The light clicked on. A loud mechanical buzzing pierced through the otherwise quiet room like a slow, steady stream of electricity forcing its way through old wiring. Had the sun risen yet? It felt early enough and seemed time enough, but he doubted it. Nevertheless, he pulled the shades tight just in case. The morning sun always caught him off guard, rising up and forcing itself into every situation without permission like your nosey next door neighbour who wanted to shed light on every minute detail of your life. It was obnoxious. He pulled out a chair, moulded and wooden, and sat down, his legs crossed at the ankle.
“I have come here to share something with you all.” He cleared his throat.
The room was empty save for the light overhead and a dented and well abused table that he sat behind.
“I am afraid.” He confessed, repositioning his hands from his lap to the tabletop. “Afraid for the future of us, for the future of them. For the sun to rise on my perpetual night and for the rain to stop falling.” His voice was strong as it echoed back at him, bouncing off poorly wallpapered walls and cracks in the drywall, but his body told his secret. He was nervous to let those words resonate. If they came back to him, they were real and there would be no stopping them then.
“I am scared,” He continued, “I am scared that all I love will be burned with me once that light hit’s the top of our building. That the pillars that hold me high above the world will topple and send me plummeting to what I know will be the end of me.”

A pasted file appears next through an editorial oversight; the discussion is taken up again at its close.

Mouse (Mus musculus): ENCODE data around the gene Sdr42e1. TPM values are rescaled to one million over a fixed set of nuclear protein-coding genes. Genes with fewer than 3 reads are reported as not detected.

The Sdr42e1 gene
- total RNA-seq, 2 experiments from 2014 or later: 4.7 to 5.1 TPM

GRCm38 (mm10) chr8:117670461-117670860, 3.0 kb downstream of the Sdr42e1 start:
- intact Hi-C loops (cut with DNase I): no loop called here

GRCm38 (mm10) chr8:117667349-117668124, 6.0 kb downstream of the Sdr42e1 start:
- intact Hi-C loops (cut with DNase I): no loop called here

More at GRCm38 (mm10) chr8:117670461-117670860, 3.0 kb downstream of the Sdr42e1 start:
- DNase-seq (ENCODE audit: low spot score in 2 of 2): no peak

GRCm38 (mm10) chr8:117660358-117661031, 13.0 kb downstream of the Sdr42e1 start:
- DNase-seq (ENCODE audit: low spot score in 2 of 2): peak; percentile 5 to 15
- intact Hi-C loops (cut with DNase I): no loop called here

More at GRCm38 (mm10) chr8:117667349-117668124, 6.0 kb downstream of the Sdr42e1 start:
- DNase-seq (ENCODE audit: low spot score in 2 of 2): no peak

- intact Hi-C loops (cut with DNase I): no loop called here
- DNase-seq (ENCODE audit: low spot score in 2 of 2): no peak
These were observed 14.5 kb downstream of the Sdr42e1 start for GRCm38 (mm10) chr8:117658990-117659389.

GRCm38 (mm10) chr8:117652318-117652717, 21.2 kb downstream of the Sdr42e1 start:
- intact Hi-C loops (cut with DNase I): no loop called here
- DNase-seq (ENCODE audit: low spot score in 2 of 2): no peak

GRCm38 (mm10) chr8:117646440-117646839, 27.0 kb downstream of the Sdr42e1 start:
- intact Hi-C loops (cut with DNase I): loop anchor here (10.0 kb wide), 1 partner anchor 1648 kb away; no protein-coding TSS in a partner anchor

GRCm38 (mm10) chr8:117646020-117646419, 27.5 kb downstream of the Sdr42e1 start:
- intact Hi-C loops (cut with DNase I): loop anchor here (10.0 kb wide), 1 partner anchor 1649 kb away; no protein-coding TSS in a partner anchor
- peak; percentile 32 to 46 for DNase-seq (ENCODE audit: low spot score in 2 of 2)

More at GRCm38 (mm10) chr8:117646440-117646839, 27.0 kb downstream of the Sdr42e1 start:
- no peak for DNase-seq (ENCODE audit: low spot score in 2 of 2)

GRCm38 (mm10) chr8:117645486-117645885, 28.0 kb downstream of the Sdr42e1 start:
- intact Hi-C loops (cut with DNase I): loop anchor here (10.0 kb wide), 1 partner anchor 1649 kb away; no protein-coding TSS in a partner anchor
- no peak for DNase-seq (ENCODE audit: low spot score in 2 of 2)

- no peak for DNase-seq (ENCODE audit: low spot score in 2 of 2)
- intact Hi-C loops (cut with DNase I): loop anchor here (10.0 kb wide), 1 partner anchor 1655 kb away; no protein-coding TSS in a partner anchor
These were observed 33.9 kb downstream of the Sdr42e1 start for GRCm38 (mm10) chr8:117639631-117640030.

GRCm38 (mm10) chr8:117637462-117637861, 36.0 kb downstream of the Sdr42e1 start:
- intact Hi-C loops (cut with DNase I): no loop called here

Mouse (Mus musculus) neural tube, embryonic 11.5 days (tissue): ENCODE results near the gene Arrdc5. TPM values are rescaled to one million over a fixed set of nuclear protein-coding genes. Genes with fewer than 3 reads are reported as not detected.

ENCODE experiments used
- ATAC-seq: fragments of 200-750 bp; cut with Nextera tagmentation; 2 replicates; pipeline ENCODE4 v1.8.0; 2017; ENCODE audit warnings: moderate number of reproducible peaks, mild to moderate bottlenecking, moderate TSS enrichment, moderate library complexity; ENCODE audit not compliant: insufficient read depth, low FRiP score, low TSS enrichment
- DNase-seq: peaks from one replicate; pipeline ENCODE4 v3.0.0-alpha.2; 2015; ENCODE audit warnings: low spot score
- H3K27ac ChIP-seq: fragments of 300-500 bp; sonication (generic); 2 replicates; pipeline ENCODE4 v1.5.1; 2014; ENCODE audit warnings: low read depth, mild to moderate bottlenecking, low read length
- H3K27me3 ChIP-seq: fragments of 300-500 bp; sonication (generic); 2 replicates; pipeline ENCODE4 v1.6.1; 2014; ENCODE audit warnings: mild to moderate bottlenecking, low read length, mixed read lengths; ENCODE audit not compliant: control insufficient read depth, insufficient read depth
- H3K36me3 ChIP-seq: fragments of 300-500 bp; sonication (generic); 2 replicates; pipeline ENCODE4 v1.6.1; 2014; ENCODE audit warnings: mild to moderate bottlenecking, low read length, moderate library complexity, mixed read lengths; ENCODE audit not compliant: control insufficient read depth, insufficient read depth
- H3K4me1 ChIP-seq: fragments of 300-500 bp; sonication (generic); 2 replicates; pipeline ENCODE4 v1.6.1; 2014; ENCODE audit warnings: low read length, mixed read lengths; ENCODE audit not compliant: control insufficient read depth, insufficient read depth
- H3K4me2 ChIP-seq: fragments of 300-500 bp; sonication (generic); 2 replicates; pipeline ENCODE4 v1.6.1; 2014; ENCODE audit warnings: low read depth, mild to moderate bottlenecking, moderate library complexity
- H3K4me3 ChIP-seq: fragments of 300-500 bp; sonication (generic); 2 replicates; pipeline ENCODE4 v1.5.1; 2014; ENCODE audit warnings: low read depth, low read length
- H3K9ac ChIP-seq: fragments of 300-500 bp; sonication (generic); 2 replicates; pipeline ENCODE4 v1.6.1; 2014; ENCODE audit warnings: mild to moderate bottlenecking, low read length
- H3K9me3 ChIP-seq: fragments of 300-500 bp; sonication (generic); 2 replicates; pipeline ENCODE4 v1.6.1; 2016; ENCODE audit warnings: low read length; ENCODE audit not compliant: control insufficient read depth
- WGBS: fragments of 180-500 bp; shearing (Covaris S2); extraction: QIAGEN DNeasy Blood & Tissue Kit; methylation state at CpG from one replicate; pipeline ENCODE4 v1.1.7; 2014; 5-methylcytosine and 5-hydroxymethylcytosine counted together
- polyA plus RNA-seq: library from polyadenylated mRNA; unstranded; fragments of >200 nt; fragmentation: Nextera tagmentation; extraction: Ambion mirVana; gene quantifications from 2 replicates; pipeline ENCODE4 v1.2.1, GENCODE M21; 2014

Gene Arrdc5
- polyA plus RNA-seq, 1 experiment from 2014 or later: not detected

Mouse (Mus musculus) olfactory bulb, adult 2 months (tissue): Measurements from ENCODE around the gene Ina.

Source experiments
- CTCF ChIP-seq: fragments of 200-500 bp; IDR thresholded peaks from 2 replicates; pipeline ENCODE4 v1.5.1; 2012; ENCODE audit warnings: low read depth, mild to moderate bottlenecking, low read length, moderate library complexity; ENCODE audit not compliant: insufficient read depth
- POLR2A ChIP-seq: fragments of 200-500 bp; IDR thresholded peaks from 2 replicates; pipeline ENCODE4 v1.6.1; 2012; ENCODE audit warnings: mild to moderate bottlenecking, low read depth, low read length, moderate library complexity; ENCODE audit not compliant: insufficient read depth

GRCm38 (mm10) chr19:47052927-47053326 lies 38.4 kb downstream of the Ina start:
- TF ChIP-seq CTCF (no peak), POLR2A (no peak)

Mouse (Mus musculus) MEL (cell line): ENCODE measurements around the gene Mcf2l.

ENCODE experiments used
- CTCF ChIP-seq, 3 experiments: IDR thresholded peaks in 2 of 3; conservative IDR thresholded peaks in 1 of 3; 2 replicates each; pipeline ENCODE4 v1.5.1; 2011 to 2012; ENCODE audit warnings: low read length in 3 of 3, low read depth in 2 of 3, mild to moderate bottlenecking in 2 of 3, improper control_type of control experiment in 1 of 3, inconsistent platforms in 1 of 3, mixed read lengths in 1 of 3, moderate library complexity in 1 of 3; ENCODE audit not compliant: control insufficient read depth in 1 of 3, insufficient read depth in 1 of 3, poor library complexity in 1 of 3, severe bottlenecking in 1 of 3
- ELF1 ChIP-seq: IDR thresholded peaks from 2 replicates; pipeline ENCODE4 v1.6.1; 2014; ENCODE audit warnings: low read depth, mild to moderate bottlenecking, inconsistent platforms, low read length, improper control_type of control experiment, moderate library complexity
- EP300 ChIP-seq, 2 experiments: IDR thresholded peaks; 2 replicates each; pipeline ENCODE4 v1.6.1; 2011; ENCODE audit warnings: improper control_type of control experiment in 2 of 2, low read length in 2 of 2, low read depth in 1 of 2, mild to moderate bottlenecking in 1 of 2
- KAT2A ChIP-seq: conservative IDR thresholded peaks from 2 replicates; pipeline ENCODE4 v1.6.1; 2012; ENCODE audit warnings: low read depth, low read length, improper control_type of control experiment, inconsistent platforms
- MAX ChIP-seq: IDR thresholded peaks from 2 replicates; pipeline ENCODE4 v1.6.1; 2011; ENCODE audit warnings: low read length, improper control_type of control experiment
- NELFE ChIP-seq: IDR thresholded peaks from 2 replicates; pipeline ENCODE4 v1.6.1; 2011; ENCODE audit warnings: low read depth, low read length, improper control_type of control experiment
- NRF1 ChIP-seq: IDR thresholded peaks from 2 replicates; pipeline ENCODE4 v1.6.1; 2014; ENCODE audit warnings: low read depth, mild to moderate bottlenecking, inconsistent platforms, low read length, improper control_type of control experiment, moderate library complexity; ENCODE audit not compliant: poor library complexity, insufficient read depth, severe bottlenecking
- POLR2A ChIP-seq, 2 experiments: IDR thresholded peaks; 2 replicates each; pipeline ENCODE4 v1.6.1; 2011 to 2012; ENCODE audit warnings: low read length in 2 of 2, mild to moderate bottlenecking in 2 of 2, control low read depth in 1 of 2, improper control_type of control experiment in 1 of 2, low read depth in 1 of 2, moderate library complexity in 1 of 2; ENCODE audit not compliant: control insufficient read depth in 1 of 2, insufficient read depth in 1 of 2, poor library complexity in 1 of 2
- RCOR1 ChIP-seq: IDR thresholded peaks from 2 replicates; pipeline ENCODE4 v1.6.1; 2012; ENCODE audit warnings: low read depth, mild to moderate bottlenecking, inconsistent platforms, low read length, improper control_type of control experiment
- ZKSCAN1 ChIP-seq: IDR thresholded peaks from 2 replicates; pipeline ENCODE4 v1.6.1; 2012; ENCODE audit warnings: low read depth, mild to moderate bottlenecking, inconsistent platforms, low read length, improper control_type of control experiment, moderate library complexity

And he was afraid. Very much so. Never before had anything scared him so much. There was once, a long time before, that he had felt every fibre of his being as if he were on fire. There was no end to the horror, it seemed then, no stopping his downfall. But this was different, a much more primal kind of fear. The type of fear that seeped in through all the cracks in your heart that you didn’t even know where there until the flood waters started to rush in torrentially.
His past had broken him and left hairline fractures all across his face. The pressure now was more than enough to turn those miniscule and forgettable fractures into deep, gaping fissures that consumed all that dare challenge them and their fury.
“If I fall, who will catch me before my bones shatter into a thousand tiny pieces on the pavement below? Who will sit and put me back together when I don’t have the hands to do it myself?” His fingers started to tap slowly on the table, an awkward and feverous pattern. “Will the rare smiles I share be enough to stoke the fire with and keep them burning brightly? Or will it all burn out and lead me to my funeral pyre?”
There was no real answer to his questions, only the empty and muffled echo of his own words, which was hardly a response. They were nothing to stand on, nothing he could rely on. The only real way, he thought, to be sure of anything was to be unsure enough to risk everything.
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